SCARAMUCCI: You know what? I saw Nick and Bill Shine, Kellyanne and Sarah Huckabee by accident in this Trump international hotel on Friday night, never came up. So I have no idea.

CUOMO: You saw Nick Ayers --


CUOMO: -- with Bill Shine and Kellyanne Conway. SCARAMUCCI: Yes.

CUOMO: Do you see them three together a lot?

SCARAMUCCI: No, they were having a staff dinner at the White House and then they have a staff party effort. I accidentally ran into them because I was doing a book signing downstairs.

CUOMO: They weren't together. You just saw them individually?

SCARAMUCCI: But they were having a party. No, they were having a cocktail party.

CUOMO: It's interesting and he's with the two of them if he wasn't the person that they wanted to take the job.

SCARAMUCCI: OK. And that doesn't read anything into it. I mean, I don't know if he was offered the job at that point. OK, let's --

CUOMO: Anyway, the point is this --

SCARAMUCCI: -- let's not even go into that because you just like to fight --

CUOMO: No. No. It's not true.

SCARAMUCCI: Try to knock me off the game by telling me I'm fatter than I look.

CUOMO: I never said that.

SCARAMUCCI: I mean, it's like unbelievable.

CUOMO: I never said that. People are listening to the conversation that was never said.

SCARAMUCCI: All right, go ahead.

CUOMO: Anyway, Anthony, it's good to have you here.

SCARAMUCCI: It's great to be here. What do you want to talk about?

CUOMO: Merry Christmas early, (inaudible) to you and your family.

SCARAMUCCI: Yes, God bless. You too.

CUOMO: Why is it so hard to fill this job?

SCARAMUCCI: Who says it's hard to fill this job? I think there will be hundreds of people, if the President wanted to hire a thousand people, if he went into the CEO community, if he went into the political community they would line up out the door for that job. They just would.

CUOMO: Big-name people?

SCARAMUCCI: Big name people.

CUOMO: Who are known?


CUOMO: I don't think you're right and I think that the fact is that they've had trouble staffing. Still have a lot of open positions.

SCARAMUCCI: I don't think they had trouble staffing. They've had people that have not staff the place properly, OK. But I don't think have trouble staffing if you get the right people to be the Chief of Staff, well that absolutely no trouble staffing.

CUOMO: So you believe --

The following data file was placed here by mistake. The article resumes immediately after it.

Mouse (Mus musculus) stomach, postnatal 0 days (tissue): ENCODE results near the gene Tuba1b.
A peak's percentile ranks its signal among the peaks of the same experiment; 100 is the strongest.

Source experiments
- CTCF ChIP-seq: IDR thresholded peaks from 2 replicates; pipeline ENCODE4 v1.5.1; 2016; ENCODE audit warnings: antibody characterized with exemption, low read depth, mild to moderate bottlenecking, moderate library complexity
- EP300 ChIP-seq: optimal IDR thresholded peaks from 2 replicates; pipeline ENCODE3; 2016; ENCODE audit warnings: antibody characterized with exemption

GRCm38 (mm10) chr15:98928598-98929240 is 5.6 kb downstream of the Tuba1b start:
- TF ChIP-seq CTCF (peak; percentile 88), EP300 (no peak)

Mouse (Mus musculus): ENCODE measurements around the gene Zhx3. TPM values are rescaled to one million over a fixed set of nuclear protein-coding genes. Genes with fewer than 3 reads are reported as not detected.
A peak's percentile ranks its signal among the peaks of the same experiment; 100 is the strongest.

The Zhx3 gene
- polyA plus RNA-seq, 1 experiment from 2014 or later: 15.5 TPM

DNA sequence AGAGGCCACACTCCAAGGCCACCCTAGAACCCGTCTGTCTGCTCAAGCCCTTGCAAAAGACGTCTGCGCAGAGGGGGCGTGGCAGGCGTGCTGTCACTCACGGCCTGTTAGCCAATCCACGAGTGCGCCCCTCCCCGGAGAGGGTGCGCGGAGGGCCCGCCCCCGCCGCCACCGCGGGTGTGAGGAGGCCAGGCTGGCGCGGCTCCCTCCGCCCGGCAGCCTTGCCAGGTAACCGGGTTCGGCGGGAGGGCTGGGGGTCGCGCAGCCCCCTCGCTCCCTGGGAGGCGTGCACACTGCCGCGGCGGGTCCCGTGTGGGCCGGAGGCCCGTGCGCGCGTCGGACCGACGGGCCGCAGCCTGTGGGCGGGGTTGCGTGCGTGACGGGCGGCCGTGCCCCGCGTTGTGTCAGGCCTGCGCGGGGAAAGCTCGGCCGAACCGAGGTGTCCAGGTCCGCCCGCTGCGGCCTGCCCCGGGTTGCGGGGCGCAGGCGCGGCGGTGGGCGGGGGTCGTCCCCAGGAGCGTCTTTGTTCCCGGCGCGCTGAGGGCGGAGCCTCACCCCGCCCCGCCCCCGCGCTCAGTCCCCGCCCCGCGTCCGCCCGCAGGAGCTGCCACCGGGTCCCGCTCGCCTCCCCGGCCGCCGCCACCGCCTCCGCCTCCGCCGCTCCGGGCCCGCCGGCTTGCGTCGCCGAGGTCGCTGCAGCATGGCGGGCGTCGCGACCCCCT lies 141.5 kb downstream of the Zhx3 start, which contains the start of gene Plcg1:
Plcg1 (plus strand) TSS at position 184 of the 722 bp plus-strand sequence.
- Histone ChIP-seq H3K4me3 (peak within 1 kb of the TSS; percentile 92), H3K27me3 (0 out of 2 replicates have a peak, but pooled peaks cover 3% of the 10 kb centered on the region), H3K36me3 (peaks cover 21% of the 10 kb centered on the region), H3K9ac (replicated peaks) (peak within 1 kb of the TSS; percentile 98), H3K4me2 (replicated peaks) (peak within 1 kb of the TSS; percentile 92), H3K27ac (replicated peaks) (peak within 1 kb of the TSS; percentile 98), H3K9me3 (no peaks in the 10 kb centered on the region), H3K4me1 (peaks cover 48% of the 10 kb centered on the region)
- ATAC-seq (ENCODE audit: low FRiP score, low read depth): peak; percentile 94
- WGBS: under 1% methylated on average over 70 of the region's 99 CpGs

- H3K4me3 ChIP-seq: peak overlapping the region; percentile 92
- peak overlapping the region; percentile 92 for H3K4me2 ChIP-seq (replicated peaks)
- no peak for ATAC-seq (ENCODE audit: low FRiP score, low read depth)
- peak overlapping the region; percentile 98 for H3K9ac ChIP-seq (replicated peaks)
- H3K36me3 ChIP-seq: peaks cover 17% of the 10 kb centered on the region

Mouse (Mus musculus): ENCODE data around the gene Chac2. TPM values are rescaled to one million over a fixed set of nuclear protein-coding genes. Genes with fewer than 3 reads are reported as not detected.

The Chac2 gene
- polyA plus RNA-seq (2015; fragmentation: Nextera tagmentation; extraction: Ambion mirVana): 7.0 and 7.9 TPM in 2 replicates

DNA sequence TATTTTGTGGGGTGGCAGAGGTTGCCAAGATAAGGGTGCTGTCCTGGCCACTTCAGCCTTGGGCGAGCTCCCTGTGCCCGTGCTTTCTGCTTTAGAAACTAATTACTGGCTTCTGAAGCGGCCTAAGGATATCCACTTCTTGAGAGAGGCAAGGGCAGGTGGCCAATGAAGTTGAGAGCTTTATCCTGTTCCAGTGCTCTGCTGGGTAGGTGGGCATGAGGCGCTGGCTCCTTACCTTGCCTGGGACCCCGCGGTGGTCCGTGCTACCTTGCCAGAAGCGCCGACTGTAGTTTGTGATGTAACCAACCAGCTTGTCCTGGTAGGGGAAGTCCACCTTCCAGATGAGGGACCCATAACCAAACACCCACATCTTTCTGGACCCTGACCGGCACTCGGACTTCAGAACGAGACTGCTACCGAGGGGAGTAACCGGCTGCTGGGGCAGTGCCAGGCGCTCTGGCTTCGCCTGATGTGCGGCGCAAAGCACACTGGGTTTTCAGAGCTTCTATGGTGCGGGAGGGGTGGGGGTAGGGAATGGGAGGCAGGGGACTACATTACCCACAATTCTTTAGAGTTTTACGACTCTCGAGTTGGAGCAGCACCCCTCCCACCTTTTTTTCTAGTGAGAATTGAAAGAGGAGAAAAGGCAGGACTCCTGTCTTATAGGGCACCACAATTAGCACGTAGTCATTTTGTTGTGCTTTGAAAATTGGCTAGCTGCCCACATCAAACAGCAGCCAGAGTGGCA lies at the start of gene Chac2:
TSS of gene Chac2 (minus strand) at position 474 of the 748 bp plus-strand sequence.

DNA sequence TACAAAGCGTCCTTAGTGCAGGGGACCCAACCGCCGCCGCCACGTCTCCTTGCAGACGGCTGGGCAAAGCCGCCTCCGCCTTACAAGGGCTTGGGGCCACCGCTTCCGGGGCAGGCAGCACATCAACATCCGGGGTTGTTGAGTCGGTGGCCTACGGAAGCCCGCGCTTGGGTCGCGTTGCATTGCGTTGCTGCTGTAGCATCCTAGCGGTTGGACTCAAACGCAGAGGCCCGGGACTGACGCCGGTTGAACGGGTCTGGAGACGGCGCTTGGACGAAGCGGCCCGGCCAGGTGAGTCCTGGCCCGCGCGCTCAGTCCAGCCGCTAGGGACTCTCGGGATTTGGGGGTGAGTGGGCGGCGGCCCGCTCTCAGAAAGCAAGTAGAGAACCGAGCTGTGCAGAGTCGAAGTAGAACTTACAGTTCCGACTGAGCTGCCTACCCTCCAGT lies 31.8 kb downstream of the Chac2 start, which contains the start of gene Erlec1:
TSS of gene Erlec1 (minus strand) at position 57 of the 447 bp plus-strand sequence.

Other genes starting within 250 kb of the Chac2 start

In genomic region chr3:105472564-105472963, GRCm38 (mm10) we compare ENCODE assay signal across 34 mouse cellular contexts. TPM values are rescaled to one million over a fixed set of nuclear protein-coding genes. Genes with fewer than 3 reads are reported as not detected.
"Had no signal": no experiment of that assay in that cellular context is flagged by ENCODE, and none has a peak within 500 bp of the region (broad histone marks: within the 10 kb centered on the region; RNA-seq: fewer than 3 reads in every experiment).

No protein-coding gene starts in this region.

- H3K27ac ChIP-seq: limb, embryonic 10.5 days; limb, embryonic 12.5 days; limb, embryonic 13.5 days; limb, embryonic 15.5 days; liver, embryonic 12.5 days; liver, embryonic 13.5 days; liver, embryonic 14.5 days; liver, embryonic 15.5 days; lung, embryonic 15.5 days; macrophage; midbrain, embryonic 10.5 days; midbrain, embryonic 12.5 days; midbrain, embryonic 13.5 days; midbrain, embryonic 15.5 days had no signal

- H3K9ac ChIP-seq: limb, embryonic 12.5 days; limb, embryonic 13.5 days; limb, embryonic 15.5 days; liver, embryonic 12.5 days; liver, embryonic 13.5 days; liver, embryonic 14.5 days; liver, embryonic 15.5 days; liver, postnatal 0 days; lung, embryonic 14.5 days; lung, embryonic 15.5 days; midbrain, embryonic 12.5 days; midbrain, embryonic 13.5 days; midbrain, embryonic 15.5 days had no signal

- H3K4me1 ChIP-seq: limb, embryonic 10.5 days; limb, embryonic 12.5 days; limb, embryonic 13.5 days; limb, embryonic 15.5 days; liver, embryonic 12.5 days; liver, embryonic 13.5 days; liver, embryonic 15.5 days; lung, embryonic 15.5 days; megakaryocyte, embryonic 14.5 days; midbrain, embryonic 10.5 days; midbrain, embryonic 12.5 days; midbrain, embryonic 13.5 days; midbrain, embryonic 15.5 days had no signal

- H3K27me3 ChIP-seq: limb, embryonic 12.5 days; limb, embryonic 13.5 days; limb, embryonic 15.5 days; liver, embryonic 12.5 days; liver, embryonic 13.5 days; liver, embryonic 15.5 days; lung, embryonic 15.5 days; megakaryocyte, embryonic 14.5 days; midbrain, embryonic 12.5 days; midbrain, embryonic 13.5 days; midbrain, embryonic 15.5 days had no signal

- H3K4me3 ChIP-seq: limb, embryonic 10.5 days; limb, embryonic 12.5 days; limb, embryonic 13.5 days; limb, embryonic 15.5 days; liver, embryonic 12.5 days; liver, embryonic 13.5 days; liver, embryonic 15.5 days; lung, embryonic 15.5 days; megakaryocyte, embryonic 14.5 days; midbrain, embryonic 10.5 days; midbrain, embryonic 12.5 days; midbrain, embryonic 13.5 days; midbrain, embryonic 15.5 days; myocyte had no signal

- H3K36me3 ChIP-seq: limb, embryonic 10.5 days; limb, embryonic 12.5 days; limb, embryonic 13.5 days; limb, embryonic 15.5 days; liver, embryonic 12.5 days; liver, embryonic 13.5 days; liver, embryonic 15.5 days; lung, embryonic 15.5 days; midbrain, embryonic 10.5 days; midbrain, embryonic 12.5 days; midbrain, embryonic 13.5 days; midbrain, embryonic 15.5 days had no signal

SCARAMUCCI: Good people, A people hire A plus people, C people they hire D and F people.

CUOMO: So how do you explain President hiring so many people --

SCARAMUCCI: He missed --

CUOMO: -- close around him, who's stunk up this line?

SCARAMUCCI: He misfired with his two chief of staff selections. I mean that's the honest truth about the whole thing. So he picked guys --

CUOMO: You think General Kelly was a mistake?

SCARAMUCCI: I think General Kelly, I honor his service, I honor his as a marine and I honor his service to the military. But yes, I do think it was a mistake because he didn't have the right personality to deal with President Trump, he didn't have the right personality or way to handle a civilian culture inside the White House. And I do think it was a mistake.

And by the way he said he was humiliated today. Well, how do you think I felt on the first day when he fired me? You know, you just don't have to fire people like that. OK, it's just nonsensical.

So, on Wall Street, you're going to fire somebody you say, hey, Anthony not working out, you made a gaffe on the -- with the report over the weekend whatever it was, not working out. Let's let you go by Labor Day. Hey, no problem, John, I get it. You don't fire people like that.

[21:40:06] And so that was indicative of the way he was going to handle the 17 months that he was in the job. And so -- and by way I'm not saying it's over importance by me I'm just pointing out that culturally that's style and that operating style in a civilian system is not going to work.

CUOMO: But he was supposed to bring order the whole theory of the case was bring in the general.

SCARAMUCCI: Those say that that's the media saying that.


CUOMO: -- message discipline, go to the President say, you say you respect me because of the uniform and all the medals.


CUOMO: So listen to me when I tell you to do this and this.

SCARAMUCCI: OK, well, I don't think -- look, first of all the President doesn't need somebody like that. What the President needs was, OK, you're the boss, here's the agenda, he need somebody tough enough to talk to him honestly. You and have had this conversation off the air. Sycophants, that's a word closer to selfishness and self-preservation. That's not loyalty.

CUOMO: But that's what Ayers was.

SCARAMUCCI: But loyalty --

CUOMO: Ayers was a kid.

SCARAMUCCI: I don't know. I don't know.

CUOMO: A kid who was seen as being gung-ho, smart and he's not going to be a problem. He's going to be compliant. Why don't you look for guy like that?